Friday, December 2, 2011


NaNoWriMo is done. Over.  And I failed.

I tried; I really did. 50,000 words is a lot, sure, but it wasn't an unachievable goal.  Many folks reached or surpassed that number.  Hell, in the NaNoWriMo Group on Facebook, there were folks who cranked out nearly half of the target in the first week alone.  Many folks "won" this year by reaching or surpassing 50,000 words, and I applaud them. It ain't easy to do!

To say I fell short of the mark would be an understatement.  At month's end I had just shy of 10,000 words - less than a fifth of the goal.  (OK, confession time: I really probably wrote closer to 25,000 words if you count everything I wrote and then immediately discarded as being worthless, terrible, or downright embarrassingly poor writing. Still, that's only half the way there.)

It was not for lack of ideas.  I had plenty of them - scribbled on scraps of paper and backs of envelopes, recorded on the Voice Memo app on my iPhone, swirling through my mind at night keeping me awake.  What I seemed incapable of doing was distilling those ideas down to basic English words and phrases and putting them on paper or screen in any way that resembled a coherent story.

It was not for lack of support.  Many friends spent the month cheering me on, pushing me along, letting me vent my frustrations and telling me to shut up and write when the situation called for it.  Thank you all; I apologize for not completing the task despite your best efforts and your good advices.

I spent more than one night staring at a blank screen, willing myself with all my might to start putting words down, and feeling that internal block pushing back just as mightily.  I tried everything: write meaningless bullshit until the words start flowing, write about a character going through the mundane actions of the day until he or she does something interesting, create dialogue equivalent to small talk between characters and let that conversation build.

I tried to write with music on. I tried to write with music off. I turned off my modem so that I would not be distracted by the Internet and Facebook and Twitter.  I tried writing in different rooms of the house. I tried writing outside of the house. I tried writing at different times of the day. And I grew more frustrated as the month wore on, and I saw - and felt - the time slip away with little progress being made.

I discovered a few things.  I don't write in chronological order; rather, I start to delve into a scene no matter where it is in the story's timeline.  Hey, I figure when the words actually do flow, who am I to stop the current simply because I haven't yet written the chapter before it?  My secondary characters are more fully fleshed out than my main characters.  The MCs have become little more than the vehicles for the inherent conflict that drives the story, whereas the SCs with whom they interact along the way have evolved into almost real people.  I kept thinking that if only I could get to know the MCs as well as I did the SCs, then things would really start to happen. Unfortunately, they hid their true selves from me.  I still don't even know their last names.  (Oh, don't get me started on naming character has had her name changed at least four or five times already...)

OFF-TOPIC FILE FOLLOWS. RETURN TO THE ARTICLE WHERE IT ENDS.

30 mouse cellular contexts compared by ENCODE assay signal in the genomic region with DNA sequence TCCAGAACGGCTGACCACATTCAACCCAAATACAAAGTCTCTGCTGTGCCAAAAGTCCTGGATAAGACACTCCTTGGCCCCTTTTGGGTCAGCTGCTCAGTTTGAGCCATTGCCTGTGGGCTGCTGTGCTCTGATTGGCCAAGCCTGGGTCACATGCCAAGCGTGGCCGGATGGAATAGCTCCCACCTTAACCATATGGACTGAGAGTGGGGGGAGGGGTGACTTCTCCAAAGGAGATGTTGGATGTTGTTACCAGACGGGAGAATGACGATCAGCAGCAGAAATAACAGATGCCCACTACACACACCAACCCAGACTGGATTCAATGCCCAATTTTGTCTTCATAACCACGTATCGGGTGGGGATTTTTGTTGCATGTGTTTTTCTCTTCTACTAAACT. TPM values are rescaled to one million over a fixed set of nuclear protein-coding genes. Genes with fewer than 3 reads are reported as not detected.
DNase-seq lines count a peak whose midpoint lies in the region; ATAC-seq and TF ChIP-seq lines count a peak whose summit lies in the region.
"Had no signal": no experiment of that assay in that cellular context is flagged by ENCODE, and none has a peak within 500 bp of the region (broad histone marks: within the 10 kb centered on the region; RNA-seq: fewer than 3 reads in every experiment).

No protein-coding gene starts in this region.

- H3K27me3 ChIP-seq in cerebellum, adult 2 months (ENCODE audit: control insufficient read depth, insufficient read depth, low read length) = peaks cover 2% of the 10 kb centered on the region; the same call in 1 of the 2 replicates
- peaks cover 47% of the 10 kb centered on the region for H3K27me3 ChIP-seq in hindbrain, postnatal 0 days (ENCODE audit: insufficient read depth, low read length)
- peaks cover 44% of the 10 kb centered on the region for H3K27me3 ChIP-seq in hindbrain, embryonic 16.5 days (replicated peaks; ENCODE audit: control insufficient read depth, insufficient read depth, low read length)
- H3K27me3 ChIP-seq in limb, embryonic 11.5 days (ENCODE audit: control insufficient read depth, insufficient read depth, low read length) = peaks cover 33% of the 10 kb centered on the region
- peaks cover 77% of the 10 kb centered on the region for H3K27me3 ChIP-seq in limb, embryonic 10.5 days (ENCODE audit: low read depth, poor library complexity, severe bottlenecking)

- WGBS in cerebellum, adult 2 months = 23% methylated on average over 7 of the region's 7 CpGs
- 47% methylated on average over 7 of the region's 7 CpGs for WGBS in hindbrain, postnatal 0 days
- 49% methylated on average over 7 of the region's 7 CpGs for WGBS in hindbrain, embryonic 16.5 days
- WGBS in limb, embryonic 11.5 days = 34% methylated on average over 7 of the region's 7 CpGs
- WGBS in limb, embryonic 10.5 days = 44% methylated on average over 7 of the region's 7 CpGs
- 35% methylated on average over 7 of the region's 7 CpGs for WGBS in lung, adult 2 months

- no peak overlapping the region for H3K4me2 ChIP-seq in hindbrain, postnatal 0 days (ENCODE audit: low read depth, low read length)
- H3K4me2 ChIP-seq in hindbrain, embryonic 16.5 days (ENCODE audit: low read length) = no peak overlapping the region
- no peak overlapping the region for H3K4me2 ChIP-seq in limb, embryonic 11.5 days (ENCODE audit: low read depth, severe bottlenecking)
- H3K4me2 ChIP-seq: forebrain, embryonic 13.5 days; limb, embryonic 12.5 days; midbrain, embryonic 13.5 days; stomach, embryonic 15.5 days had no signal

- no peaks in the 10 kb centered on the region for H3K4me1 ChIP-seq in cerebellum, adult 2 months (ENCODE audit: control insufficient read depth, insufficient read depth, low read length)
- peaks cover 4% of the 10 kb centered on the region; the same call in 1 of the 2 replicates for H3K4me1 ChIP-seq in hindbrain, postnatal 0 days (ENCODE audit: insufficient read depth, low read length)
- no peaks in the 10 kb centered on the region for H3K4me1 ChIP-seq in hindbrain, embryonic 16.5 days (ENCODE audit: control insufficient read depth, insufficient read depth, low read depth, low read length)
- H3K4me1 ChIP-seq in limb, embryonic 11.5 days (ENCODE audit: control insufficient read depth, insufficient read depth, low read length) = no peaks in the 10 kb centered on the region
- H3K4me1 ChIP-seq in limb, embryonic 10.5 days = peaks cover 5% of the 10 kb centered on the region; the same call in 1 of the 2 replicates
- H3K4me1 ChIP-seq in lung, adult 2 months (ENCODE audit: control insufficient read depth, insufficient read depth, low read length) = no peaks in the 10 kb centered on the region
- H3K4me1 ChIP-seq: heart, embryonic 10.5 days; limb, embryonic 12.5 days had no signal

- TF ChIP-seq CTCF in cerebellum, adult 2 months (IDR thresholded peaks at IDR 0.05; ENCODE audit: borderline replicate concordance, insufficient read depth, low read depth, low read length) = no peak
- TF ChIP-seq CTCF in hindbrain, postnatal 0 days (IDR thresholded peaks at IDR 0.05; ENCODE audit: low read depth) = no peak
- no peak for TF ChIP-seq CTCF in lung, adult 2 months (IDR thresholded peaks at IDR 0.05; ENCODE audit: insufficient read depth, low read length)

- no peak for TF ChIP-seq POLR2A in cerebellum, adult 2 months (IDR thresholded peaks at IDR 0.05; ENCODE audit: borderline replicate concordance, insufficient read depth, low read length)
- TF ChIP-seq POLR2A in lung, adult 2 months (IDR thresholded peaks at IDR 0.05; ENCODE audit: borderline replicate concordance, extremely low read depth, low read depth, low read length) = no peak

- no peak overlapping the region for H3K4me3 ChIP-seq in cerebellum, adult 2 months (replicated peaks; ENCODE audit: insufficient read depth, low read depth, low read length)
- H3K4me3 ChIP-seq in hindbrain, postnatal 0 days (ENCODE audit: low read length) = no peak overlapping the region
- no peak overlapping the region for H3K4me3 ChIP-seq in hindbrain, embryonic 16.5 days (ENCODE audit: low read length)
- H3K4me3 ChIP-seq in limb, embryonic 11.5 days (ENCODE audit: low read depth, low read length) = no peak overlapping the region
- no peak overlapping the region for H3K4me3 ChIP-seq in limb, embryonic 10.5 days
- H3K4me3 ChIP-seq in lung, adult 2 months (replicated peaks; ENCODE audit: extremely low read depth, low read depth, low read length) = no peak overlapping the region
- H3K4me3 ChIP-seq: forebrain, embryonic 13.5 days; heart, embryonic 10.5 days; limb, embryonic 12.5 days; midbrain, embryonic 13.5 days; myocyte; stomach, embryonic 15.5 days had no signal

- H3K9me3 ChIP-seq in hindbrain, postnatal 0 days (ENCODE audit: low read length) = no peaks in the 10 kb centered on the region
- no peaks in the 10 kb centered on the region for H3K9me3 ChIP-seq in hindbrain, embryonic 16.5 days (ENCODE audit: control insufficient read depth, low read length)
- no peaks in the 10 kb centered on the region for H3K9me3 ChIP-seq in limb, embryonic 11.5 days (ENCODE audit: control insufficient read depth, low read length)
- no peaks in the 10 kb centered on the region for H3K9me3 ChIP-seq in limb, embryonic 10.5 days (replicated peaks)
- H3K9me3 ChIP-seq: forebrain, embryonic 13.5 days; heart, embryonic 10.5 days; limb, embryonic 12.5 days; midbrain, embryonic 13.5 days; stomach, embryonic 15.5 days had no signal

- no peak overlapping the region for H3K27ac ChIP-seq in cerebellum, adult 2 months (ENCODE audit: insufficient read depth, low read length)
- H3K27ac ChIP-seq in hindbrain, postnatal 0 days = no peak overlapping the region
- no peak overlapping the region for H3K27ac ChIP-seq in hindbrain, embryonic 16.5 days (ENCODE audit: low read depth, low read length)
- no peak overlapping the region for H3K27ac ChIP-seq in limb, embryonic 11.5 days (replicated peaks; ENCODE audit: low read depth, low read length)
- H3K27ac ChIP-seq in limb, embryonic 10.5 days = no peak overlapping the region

To top it all off, as I dug deeper into the story, I opened a door that created an entire second cast of characters and a completely new subplot.  That happened around the 20th day of the month, and while it was a breakthrough for the story, it sealed my fate for NaNoWriMo - it was just too much to think about.

So, I failed.  I didn't reach my goal. I didn't "win" NaNoWriMo.  But, I'm glad I did it, and I'm sure when I am finished beating myself up for not reaching 50,000 words I will see the positives of doing it.  People are already trying to show them to me: made a major plot breakthrough, have 10,000 more words than I did on November 1, am continuing to learn about and improve my own writing style and habits, and so forth.  On a certain level I know that, but right now I'm not ready to accept it.  Right now, in my mind, I failed.  Let me wallow in that for awhile, please. I need to do so to process it.

I will keep writing the story.  But I know now that it'll be slow going.  And next year, just maybe I'll come back and take on NaNoWriMo again.
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